• In 1974, a contemporarized version set in Cincinnati on Christmas Eve was aired on WLWT. It featured a nine-year-old Sarah Jessica Parker in the role of the title character. This Christmas special was placed in syndication and last aired on the Family Channel in December 1982.
  • In 1987, HTV released "The Little Match Girl" a musical based on the original story. The cast included Twiggy and Roger Daltrey. It included the song "Mistletoe and Wine", which became a Christmas hit a year later for Cliff Richard.[9][10]
  • In 1987, a modernized version, "The Little Match Girl", was shown on American television. The cast included Keshia Knight Pulliam, Rue McLanahan, and William Daniels.
  • In 2009, a modernized version set to original music and narrated by F. Murray Abraham was presented by HBO Storybook Musicals, in which the girl is the daughter of a homeless New York couple forced to live underground in an abandoned subway station due to the economic collapse of the 1990s.
  • On the first episode of Gilmore Girls, before going into her grandmother's house, Rory says to Lorelai "So, do we go in or do we just stand here re-enacting The little match girl?"

Literature[edit]

  • In 1996, Hogfather, one of Terry Pratchett's popular Discworld series of novels, gave the story a decidedly less morbid ending, thanks to the intervention of Death himself; currently acting as the Hogfather to compensate for the original's absence, he uses his current status to give the little match girl the present of a future.
  • In 2003, "The Little Match Girl" was adapted into a short story manga by Hans Tseng and was featured in the first volume of Tokyopop's Rising Stars of Manga.
  • In Neil Gaiman's 2004 novella, "A Study in Emerald," the main characters view a set of three plays, one of which is a stage adaptation of the "Little Match Girl".
  • A Spider-Man short story titled "Leah" about a homeless little girl who goes into a coma and is found by Spider-Man, the doctors inform Spider-Man she won't make it, as Spidey kisses Leah on the cheek he wishes her "sweet, sweet dreams"; Leah falls asleep looking at newspaper clippings of Spider-Man mirroring the girl's death while looking into the matches. The story was originally in the Friendly Neighborhood Spider-Man Annual No. 1.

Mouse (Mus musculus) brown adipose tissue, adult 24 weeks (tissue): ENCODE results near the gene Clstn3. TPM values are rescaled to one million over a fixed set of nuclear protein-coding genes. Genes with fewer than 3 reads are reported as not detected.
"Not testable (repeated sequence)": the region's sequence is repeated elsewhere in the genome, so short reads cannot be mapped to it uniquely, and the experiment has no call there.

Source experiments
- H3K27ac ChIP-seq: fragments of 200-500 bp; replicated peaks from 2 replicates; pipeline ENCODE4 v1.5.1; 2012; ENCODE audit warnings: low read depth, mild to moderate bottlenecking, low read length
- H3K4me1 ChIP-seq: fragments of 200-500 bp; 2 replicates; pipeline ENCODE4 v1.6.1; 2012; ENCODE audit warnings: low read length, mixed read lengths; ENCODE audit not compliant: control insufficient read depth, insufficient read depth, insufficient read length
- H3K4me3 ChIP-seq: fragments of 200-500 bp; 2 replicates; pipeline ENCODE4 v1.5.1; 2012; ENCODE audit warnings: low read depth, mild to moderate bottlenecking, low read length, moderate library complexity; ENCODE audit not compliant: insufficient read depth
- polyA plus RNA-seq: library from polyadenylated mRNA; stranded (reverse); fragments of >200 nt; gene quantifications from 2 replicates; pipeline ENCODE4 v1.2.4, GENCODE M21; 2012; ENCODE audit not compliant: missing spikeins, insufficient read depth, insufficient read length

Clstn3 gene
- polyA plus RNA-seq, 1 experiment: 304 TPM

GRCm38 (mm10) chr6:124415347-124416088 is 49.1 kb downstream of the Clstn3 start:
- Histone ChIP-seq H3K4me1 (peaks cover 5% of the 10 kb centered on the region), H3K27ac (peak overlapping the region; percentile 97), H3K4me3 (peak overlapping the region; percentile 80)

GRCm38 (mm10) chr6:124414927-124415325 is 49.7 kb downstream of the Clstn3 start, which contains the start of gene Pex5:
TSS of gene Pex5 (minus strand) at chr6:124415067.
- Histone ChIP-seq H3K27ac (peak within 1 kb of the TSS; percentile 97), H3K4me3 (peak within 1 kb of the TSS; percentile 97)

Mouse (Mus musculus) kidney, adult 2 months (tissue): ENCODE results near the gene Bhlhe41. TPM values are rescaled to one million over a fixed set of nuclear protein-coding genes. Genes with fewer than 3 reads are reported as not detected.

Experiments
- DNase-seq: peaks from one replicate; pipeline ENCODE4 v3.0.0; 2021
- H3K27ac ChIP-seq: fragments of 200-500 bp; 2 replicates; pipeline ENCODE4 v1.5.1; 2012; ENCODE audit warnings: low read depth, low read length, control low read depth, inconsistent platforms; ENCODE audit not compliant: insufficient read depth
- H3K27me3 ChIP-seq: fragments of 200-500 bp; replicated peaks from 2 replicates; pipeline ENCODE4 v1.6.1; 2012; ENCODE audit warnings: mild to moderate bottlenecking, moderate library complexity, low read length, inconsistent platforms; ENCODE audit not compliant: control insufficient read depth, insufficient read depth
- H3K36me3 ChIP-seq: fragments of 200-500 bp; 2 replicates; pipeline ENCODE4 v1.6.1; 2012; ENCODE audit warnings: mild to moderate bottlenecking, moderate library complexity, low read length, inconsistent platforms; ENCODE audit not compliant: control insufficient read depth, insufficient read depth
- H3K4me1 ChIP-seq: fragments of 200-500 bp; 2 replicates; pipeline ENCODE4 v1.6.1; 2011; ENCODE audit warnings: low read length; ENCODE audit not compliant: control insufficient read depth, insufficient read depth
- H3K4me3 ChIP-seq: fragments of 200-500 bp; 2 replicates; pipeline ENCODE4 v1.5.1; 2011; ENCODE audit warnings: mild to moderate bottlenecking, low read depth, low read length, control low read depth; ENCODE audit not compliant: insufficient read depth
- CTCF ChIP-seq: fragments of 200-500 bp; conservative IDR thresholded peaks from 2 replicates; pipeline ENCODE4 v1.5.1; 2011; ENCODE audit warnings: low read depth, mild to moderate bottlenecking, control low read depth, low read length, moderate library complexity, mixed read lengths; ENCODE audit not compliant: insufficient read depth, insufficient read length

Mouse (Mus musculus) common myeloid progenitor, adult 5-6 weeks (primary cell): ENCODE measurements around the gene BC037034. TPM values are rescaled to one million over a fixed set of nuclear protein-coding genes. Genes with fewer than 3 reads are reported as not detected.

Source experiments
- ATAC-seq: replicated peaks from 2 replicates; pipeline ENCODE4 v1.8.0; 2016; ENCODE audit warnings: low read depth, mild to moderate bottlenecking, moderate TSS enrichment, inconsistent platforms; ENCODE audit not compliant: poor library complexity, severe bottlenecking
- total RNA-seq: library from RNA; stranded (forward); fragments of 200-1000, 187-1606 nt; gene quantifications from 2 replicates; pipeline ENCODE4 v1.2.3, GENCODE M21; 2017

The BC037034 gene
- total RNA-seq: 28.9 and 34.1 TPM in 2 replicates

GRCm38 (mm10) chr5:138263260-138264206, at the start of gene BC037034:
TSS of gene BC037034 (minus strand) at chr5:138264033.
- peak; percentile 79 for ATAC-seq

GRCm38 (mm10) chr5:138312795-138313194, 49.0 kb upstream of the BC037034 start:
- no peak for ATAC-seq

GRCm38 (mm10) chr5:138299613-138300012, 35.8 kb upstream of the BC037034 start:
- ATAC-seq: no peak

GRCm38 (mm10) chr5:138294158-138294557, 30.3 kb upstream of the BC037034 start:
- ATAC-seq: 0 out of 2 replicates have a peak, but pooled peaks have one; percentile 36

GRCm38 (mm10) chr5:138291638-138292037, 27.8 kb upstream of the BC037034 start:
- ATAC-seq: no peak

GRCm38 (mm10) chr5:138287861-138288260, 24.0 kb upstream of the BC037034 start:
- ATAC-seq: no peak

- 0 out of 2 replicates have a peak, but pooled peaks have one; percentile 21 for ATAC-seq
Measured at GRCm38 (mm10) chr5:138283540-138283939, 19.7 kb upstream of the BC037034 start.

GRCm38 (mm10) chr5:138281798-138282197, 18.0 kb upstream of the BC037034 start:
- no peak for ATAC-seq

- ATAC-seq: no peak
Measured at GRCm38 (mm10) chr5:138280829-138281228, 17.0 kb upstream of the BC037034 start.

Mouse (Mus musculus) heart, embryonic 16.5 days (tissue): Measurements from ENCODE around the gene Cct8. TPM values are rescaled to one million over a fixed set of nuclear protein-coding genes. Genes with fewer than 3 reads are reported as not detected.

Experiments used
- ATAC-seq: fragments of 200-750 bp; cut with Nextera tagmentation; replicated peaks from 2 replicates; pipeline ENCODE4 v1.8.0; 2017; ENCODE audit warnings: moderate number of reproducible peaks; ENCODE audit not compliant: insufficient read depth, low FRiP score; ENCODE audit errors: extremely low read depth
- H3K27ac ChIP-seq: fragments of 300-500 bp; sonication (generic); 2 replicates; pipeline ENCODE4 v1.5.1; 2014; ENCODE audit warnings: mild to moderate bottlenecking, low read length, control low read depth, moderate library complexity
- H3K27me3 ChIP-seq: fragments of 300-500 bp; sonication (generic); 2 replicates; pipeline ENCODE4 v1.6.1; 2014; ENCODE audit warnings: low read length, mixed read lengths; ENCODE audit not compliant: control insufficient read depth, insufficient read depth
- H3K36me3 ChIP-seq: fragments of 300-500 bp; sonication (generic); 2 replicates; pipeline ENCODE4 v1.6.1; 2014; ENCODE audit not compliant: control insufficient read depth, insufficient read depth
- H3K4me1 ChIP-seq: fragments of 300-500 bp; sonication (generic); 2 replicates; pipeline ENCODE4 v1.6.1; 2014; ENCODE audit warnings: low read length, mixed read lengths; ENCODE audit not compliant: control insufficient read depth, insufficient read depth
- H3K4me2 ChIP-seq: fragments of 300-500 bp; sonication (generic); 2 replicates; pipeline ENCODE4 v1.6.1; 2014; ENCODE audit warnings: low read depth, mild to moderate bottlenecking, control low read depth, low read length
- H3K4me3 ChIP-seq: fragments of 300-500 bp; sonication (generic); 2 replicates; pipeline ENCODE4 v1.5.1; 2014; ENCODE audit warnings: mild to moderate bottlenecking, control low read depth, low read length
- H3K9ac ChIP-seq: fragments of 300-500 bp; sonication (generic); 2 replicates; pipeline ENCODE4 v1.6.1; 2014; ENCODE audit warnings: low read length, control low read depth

• Match Girl, a short story by Anne Bishop, published in Ruby Slippers, Golden Tears in 1995.
  • In 1992 Women Who Run With the Wolves by Clarissa Pinkola Estés Clarissa Pinkola Estés page 319 The Little Match Girl, as told to the author by her aunt, is followed by a lucid analysis.
  • Novelist Gregory Maguire read a short story based on "The Little Match Girl" over the air on NPR. In 2009 he expanded the short story into a novel, published as Matchless: A Christmas Story.[11]
  • The Little Match Girl is sometimes referenced in the Japanese manga, Crayon Shin Chan.
  • The Little Match Girl is retold in a poem by William McGonagall (1825–1902)[12]
  • In the Piers Anthony novel "The Color of Her Panties", chapter 11, the characters reference the story of the Little Match Girl, and the Demoness Metria takes the form of an orphan waif selling matches. As she lights her matches, the heart's desire of the one for whom she lights the match is granted.
  • In Anne Ursu's 2011 novel "Breadcrumbs", the main character Hazel meets a character based on the Little Match Girl in the woods.

Other[edit]

The Little Match Girl in the Fairy Tale Forest, Efteling, Netherlands.

See also[edit]

References[edit]

  1. ^ [1]
  2. ^ [2]
  3. ^ Tatar, Maria (2008). The Annotated Hans Christian Andersen. W.W. Norton. ISBN 978-0-393-06081-2. 
  4. ^ "Hans Christian Andersen: The Little Match Girl". Hans Christian Andersen Center. 
  5. ^ http://www.imdb.com/title/tt2634370/?ref_=fn_al_tt_3
  6. ^ "The Song is a Fairytale". magle.dk. Retrieved 2012-07-06. 
  7. ^ "The Little Match Girl Opera". 
  8. ^ "7 En Musique". 
  9. ^ Nick Smurthwaite (21 March 2005). "Million pound notes – Keith Strachan". The Stage. Retrieved 2010-03-23. 
  10. ^ "INTERVIEW: West End director Keith Strachan takes Dancing In The Streets on tour". This is London. 20 October 2009. Retrieved 2010-03-23. 
  11. ^ VanderWerff, Todd (19 November 2009). "Matchless: A Christmas Story". AV Club. Retrieved 2009-11-23. 
  12. ^ McGonagall, William. "The Little Match Girl." Poetry Foundation.2010. Web. 26 February 2010.
  13. ^ Efteling – 'The Little Match Girl' in Fairy tale forest (Het meisje met de zwavelstokjes) (video)

External links[edit]